I'm not even sure that's a thing!

donnaeverhart.com said...

I've always wondered the same thing! Are there months that are slower/no real work done, etc. I have to believe the holidays are one of those times. Yet I saw deals in PM throughout. There seems to be no real downtime for anyone, anymore.

Colin Smith said...

Of course, agents never rest. Agencies don't close for the Summer. Sharks go hungry if they don't troll for chum. :) The writer's challenge is to write a novel so breathtakingly sox-knock-offing, that said agent will call vacationing editors and insist they read it.

I've mentioned before that Barbara Poelle wrote an excellent response to someone about dream agents in Writer's Digest a few months ago. The story involved a teenage crush and Barbara falling off a bus. Worth the price of the mag just for the story. :)

Stephen Kozeniewski said...

I've also heard don't send anything in December because agents are slammed with post-NaNoWriMo keeeeeee-rap. Any truth to that one?

Janet Reid said...

Stephen, none. Most people who write novels during NaNoWriMo aren't stupid. They know the thing needs polish. It's sort of an urban legend that they hit send on 12/1.

Elissa M said...

"The only bad month to send out a query is the month you are not ready."

2N's Carolynn said it best.

donnaeverhart.com said...

"I guarantee that the first agent you query should not be your dream agent.
Did you marry the first person you dated, did you have a child with the first person you slept with?
As grace, re-read your query out loud at Thanksgiving dinner...you will be very embarrassed that you sent that draft to you dream agent in August."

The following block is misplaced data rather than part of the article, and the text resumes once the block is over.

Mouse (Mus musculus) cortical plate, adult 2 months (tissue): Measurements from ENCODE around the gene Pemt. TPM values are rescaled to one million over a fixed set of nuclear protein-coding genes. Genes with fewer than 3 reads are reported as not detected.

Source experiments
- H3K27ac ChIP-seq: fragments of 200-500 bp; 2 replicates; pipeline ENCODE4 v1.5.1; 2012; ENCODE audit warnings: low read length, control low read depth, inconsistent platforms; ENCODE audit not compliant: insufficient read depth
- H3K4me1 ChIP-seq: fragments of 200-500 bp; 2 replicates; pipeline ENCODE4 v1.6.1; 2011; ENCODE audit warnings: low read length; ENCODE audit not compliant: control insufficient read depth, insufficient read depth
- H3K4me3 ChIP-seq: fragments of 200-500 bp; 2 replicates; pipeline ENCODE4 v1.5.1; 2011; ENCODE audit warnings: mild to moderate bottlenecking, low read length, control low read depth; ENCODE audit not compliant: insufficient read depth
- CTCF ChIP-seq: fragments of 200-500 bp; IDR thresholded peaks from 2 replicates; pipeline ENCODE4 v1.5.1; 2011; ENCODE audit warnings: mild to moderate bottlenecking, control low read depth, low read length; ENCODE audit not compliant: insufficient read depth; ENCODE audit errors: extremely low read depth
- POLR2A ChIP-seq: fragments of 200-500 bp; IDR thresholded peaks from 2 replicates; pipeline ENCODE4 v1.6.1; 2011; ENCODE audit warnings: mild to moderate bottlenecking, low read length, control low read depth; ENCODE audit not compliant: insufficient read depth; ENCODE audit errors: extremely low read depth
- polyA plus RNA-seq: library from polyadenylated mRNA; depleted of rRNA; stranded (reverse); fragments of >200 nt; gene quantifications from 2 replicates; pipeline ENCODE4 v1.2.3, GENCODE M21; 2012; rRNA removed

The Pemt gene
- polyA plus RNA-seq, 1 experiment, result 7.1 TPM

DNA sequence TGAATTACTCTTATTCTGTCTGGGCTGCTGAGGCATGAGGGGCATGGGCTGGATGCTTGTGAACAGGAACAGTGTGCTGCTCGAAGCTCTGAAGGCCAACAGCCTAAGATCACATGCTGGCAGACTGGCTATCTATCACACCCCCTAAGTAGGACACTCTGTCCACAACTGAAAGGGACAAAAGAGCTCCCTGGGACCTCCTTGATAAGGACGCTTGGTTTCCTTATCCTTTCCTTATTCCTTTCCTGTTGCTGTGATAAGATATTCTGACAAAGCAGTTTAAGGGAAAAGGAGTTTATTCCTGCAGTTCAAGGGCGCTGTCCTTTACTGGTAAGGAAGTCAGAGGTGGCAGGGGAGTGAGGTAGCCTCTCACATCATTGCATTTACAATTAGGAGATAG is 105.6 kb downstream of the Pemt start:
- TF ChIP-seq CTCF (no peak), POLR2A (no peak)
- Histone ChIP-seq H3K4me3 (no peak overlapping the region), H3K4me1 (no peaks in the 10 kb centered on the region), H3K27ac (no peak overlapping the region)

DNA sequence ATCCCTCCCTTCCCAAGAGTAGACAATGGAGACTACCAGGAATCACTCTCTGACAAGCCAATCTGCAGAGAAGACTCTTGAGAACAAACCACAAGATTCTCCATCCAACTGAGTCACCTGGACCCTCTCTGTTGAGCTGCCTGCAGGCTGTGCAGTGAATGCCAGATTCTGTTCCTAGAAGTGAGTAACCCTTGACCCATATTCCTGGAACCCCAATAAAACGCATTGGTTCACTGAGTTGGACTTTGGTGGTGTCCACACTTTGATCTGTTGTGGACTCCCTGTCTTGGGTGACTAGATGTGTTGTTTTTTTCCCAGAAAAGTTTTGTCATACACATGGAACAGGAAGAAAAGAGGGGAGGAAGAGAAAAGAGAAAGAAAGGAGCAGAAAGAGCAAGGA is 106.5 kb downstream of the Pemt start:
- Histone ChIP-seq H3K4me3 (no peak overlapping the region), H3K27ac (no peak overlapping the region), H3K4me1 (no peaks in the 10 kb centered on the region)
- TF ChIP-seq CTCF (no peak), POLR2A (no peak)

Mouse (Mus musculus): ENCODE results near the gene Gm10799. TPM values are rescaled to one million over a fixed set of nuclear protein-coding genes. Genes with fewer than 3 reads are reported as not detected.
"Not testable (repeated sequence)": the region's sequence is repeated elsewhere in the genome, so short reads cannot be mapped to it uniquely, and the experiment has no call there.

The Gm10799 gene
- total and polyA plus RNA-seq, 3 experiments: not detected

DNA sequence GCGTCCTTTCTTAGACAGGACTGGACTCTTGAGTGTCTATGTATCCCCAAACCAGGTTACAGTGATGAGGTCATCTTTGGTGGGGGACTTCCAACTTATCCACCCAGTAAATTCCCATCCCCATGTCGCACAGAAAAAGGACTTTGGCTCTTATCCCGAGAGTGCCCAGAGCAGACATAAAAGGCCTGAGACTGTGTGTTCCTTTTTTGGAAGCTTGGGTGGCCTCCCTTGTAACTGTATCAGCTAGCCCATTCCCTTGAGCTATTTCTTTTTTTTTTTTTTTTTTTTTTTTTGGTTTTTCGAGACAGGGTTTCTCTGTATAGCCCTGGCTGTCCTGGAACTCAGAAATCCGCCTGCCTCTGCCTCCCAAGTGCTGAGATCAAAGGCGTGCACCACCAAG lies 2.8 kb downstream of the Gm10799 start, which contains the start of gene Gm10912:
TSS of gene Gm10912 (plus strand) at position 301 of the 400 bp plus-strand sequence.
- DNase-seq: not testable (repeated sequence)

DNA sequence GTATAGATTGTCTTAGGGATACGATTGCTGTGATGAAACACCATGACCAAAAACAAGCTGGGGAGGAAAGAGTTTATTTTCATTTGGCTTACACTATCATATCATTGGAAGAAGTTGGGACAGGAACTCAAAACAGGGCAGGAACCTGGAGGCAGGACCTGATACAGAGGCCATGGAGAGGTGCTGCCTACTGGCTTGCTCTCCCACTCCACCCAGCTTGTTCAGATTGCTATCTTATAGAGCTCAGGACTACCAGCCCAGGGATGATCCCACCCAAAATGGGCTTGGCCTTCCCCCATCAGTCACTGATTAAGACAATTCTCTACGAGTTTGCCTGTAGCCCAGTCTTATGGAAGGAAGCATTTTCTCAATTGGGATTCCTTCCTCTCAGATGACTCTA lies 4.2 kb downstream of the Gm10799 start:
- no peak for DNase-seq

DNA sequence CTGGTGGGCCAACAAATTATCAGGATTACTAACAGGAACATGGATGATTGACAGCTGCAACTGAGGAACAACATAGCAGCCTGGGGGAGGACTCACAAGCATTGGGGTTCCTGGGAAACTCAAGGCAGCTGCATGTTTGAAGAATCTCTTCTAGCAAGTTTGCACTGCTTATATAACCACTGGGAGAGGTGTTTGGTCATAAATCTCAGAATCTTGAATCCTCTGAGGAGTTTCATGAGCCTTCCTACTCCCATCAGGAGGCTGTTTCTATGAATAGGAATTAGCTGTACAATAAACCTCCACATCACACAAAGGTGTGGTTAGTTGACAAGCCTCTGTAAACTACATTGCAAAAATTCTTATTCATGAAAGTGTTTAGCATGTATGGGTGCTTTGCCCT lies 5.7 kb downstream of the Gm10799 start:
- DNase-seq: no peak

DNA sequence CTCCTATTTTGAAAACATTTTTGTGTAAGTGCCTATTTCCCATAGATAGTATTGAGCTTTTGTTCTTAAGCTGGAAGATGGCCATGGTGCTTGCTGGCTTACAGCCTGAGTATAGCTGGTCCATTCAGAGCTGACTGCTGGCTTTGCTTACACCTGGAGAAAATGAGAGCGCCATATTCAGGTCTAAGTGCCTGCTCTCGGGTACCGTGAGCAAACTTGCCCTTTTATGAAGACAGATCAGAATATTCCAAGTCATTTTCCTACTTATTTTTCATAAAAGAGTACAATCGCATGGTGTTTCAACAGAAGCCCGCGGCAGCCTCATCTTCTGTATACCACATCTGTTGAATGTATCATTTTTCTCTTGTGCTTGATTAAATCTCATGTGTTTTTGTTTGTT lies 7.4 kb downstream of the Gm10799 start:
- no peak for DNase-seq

...but, what happens if you don't query your dream agent first and all of the others you did query now want to sign you? Now that would be a dilemma as you scramble to query Ms/Mr. Dream Agent. You'd have his/her attention, that's for sure.

Angie Brooksby said...

Dream agent could also be nightmare agent from Janet says.

If they take your work but aren't passionate about it. Terrible.

There is a group of writers who write a story a week and sub it. It's called write 1 sub 1 (W1S1) run by Milo James Fowler.

Lots of work but makes for strong bones and a bit of blase for the rejection. Accept and move on quickly to the next option.

Stephanie said...

Not having been aware of this August shutdown thing, I sent out 12 queries in the month of August, and 40 total from November of '13. I got back 4 auto responses saying the agents were on vacation and would return on such a date. Three more I noticed were involved in various pitch contests and would take longer than normal. So August is a tricky month overall. Also, I'm sure I'm not alone In saying this, but on personal experience, trying Sending queries to your dream agents last. I queried my dream Agents, and all the agents I was familiar with first because they were who I knew, and unbeknownst to me, my query was unpolished, and the beginning of my manuscript wasn't as tight as it could be. It wasn't until I fixed both of those things, that I began to get requests. But by that time all of my dream agents had rejected me. It might be better to do test runs with lesser-known Agents, before everything is perfect because you will be editing and tweaking for a while.